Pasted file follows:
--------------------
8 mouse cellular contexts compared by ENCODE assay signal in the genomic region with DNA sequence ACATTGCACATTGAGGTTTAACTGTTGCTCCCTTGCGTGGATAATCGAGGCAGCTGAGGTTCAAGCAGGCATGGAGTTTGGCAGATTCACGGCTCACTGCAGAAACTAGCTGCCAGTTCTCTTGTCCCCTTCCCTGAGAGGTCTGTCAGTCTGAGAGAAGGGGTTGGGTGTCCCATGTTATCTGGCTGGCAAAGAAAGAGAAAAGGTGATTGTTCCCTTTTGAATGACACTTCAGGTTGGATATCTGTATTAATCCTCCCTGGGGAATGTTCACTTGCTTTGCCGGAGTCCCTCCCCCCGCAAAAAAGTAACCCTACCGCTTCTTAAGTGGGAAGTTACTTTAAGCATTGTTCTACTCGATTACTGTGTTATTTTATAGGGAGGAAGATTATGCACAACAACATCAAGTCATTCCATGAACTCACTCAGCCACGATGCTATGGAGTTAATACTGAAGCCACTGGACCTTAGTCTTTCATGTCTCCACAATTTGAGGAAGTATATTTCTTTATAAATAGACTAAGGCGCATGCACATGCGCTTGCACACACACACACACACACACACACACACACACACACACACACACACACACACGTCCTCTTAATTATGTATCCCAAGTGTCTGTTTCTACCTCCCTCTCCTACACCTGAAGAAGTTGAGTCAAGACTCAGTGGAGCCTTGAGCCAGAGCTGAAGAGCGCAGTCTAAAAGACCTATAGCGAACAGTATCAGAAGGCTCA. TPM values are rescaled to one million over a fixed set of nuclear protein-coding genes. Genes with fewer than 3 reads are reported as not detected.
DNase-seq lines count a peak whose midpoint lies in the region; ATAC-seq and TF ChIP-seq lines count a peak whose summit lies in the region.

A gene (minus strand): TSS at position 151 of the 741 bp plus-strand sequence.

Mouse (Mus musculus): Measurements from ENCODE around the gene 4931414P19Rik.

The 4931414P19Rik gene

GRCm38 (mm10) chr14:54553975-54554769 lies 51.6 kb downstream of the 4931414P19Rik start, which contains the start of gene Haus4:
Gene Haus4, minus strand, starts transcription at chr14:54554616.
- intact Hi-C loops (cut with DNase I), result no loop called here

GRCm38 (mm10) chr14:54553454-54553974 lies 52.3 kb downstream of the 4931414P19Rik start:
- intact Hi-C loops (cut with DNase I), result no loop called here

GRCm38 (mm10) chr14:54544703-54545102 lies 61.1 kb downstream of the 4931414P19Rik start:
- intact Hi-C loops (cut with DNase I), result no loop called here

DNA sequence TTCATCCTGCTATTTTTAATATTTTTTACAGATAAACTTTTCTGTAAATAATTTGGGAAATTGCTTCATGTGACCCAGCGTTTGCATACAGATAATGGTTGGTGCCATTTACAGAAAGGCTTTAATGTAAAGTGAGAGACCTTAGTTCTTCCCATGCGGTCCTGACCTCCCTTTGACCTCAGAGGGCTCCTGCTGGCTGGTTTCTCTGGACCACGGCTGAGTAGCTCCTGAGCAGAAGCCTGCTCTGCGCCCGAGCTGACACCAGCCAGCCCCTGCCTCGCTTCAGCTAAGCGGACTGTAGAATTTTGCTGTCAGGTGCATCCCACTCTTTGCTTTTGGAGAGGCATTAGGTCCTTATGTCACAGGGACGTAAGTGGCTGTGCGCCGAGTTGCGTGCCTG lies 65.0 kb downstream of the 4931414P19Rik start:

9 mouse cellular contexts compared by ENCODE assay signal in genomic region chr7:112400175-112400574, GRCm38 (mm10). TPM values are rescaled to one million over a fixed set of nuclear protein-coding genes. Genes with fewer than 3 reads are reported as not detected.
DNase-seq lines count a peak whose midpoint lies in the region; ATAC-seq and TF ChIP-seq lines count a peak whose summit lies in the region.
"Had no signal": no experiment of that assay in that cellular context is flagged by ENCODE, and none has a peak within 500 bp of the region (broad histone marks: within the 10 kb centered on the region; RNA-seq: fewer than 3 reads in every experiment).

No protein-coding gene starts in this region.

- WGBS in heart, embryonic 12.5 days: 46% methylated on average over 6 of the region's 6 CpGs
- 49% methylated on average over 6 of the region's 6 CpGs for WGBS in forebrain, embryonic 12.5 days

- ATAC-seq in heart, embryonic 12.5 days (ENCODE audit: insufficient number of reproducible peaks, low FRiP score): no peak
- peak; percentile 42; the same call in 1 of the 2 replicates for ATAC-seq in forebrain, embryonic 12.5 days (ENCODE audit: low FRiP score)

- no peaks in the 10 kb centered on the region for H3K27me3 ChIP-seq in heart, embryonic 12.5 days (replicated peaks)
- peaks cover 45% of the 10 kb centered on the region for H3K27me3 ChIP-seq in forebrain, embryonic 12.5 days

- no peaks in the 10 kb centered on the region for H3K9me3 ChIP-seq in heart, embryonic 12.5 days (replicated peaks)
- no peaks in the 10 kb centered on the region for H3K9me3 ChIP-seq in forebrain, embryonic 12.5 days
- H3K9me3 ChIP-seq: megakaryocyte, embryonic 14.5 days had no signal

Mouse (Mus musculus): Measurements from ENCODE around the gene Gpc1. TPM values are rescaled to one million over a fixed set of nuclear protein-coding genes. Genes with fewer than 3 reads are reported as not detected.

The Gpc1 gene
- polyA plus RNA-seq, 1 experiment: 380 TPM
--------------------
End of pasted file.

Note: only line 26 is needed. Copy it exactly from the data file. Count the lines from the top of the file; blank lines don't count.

- H3K9me3 ChIP-seq: megakaryocyte, embryonic 14.5 days had no signal